Successful investing has many requirements, one of which is proper evaluation of one investment relative to another. The game is all about getting the highest return relative to the risk.
You can buy bonds or stocks, real estate or crypto. All these choices need to be evaluated together—again, risk versus return.
Risky biotech stocks should generate a greater return than, say, U.S. Treasuries when adjusted for risk. This seems obvious. And yet, today, many investors don’t really think this through. They fail to weigh and evaluate the different options available to them.
Now, for the first time in nearly two decades, a new item is back on the menu. And investors should be strongly considering it.
A Solid Return with Little Risk
There’s been no yield on low-risk investments for so long that most investors have completely written off the idea.
But now, investors can get a decent return while taking on little risk.
That return is now available — for the first time since 2006 — thanks to the Federal Reserve. After a massive run of rate hikes, investors can generate actual returns buying U.S. government securities. The two-year Treasury bill, for example, currently yields 5.02%.
In talking with most investors, experienced and not, my sense is they haven’t adjusted their return versus risk framework with this option in mind.
Just look at the S&P 500. It currently has a dividend yield of 1.74%. So, right now, you get more than a 300 basis point cash spread buying U.S. Treasuries.
That’s probably not a fair comparison since, of course, S&P 500 companies are growing and reinvesting their earnings.
Looking at the valuation of the whole S&P 500, it’s currently trading at 17X forward earnings. Inverting that, the S&P 500 is trading at a 5.8% earnings yield.
So, investors, by owning the S&P 500, are only demanding a small spread — 0.8% — over riskless U.S. Treasuries. That doesn’t make much sense to me. The spread should be wider. Which is to say, the S&P 500 earnings yield should be much higher than 5.8%. A higher earnings yield equals a lower S&P 500.
Real Estate Egregiousness
The spread between the S&P 500 and risk-free Treasuries is strange, but it’s not the most egregious example I’ve noticed.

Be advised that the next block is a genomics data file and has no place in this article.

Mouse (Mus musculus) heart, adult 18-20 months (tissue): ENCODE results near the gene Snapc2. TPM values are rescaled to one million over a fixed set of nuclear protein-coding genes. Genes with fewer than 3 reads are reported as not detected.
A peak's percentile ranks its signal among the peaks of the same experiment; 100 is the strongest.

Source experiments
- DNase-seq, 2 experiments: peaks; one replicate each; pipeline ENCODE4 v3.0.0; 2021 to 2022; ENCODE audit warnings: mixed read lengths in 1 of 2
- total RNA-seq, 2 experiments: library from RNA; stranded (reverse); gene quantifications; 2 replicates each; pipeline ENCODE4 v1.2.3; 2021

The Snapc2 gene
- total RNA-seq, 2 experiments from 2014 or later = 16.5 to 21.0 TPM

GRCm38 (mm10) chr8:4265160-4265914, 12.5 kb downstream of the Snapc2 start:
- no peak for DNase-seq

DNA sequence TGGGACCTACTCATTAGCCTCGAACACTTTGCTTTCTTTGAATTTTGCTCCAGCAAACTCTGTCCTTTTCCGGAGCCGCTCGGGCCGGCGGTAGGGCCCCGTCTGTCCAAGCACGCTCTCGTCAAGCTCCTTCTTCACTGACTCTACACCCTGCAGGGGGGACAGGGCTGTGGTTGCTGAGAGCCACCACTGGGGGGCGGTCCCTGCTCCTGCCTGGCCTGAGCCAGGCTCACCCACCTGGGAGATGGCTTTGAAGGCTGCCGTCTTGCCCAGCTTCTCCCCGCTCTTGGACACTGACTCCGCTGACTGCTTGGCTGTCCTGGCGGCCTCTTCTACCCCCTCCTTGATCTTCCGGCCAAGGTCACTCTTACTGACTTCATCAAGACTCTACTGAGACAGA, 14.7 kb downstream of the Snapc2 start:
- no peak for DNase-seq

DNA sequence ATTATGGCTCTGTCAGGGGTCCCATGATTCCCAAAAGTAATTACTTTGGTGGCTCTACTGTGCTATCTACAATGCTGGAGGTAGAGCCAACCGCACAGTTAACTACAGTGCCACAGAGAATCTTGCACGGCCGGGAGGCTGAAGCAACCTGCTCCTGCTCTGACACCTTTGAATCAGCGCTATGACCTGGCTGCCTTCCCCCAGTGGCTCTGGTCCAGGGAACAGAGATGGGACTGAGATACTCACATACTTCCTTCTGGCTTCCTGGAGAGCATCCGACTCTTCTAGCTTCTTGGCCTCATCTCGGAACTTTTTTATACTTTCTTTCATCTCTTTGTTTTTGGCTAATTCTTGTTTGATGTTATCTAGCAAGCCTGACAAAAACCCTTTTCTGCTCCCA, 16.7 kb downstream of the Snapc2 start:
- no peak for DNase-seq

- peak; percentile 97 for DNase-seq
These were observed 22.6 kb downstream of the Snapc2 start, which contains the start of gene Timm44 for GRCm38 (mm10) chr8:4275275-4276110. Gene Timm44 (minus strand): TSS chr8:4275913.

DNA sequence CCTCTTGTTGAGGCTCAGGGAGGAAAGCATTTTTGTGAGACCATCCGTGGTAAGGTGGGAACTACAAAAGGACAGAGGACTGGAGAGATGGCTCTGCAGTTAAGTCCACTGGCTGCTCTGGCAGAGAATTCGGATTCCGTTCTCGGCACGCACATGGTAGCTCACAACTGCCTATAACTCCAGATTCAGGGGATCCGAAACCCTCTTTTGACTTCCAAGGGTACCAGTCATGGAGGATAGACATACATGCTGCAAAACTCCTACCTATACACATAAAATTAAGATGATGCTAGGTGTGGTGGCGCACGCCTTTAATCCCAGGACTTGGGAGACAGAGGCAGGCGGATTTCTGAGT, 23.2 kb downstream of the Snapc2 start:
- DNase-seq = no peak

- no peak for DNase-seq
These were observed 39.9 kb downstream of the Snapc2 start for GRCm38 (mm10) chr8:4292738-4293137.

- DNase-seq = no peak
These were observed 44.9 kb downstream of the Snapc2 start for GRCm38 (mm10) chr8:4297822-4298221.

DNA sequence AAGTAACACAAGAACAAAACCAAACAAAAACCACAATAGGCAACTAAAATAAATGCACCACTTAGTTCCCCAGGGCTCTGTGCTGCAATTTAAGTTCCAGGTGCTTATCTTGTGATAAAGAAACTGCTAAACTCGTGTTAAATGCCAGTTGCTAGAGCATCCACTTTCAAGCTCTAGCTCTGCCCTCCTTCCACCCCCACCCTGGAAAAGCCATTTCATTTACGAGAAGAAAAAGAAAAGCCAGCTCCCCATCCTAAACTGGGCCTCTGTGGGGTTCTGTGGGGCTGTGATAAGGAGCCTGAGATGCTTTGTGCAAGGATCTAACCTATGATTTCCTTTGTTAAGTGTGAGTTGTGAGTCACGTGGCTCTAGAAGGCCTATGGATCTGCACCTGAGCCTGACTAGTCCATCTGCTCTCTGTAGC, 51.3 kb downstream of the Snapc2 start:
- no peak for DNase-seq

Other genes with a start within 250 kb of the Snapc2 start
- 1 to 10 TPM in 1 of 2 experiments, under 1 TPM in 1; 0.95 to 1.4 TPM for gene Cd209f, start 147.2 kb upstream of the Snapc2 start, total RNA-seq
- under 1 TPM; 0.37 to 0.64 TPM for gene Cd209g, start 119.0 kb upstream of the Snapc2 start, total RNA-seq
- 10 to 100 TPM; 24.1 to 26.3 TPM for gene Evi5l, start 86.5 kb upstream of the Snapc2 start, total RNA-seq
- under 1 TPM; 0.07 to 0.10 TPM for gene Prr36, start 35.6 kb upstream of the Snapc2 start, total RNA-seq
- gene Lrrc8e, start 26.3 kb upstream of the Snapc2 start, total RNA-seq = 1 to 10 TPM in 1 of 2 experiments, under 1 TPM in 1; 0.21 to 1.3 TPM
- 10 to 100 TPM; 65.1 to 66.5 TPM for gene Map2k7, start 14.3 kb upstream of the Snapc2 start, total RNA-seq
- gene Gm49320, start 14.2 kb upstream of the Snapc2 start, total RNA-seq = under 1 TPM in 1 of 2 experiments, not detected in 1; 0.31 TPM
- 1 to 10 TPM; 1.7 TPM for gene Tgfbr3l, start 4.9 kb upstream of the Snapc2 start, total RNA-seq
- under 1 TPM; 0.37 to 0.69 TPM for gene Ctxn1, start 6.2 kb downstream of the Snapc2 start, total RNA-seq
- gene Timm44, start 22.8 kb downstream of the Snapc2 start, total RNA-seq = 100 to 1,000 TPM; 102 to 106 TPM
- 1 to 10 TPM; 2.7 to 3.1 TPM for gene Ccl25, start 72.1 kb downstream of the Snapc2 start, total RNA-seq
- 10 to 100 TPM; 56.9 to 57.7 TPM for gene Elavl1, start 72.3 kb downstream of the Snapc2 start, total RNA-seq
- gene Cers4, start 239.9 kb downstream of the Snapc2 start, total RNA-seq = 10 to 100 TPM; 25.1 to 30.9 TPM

For that, we turn to real estate — specifically, residential single-family rental real estate.
During COVID, many homeowners locked in incredibly low 3% 30-year mortgages. Most are sitting tight and continuing to enjoy the attractive payment, especially relative to today’s environment where mortgage rates are 8%.
Others, however, are opting to keep their home and mortgage, then rent it out. The simple math (for them) is all right: “$3,000 a month in rent versus a $1,500 mortgage… great! I’ll make $1,500 a month.”
Unfortunately, it’s not that simple. They’re not looking at maintenance costs, vacancy loss, and other real cash expenses related to renting out a property. Adjusting for those factors, monthly cash flow is probably closer to $1,000 per month, or $12,000 per year.
And outside of not properly evaluating the additional costs and risks, they’re not looking at what other options exist for their capital.
This scenario I’m describing is based on actual homes around me here in Raleigh, North Carolina. Homes with market values of $600,000 or higher are currently renting for $3,000 per month. Using that $1,500 per month mortgage example, the homeowner probably has a $350,000 mortgage.
So, on their $250,000 in equity, they’re generating $12,000 per year. That’s less than a 5% return on their equity.
The scenario gets worse, in a way, when home prices rise. If the home is worth $700,000, their return on equity decreases to 3.4%.
The sale of the home will be tax-free up to the first $500,000 if they’re married filing jointly, so there’s no tax leakage.
As you can probably guess, my suggestion here is that they sell! They’re forgetting the rest of the investment menu. Instead of dealing with late-night calls from annoyed tenants or fixing a roof leak or broken dishwasher, they could be collecting checks from owning risk-free U.S. Treasuries.
Real estate investors love the concept of “mailbox money.” It’s another way of saying “passive income.”
In my example, $250,000 in equity upon sale would generate over $1,000 per month in mailbox money if you parked it in risk-free U.S. Treasuries earning 5%. That’s real mailbox money.
Of course, humans aren’t rational. We all make weird choices that don’t make sense. Will rational investing prevail in certain parts of the single-family real estate world? I doubt it.
My sense is that homeowners who are renting their homes are desperate to preserve that 3% mortgage — no matter the opportunity cost. In addition, they like the status of being a landlord. In their mind, they’re now a “real estate investor.”
Which is true… but I wouldn’t say they’re a good one.
Today, when thinking about investing options, it’s essential to look at what other options exist. And one of the best options today is risk-free U.S. Treasuries.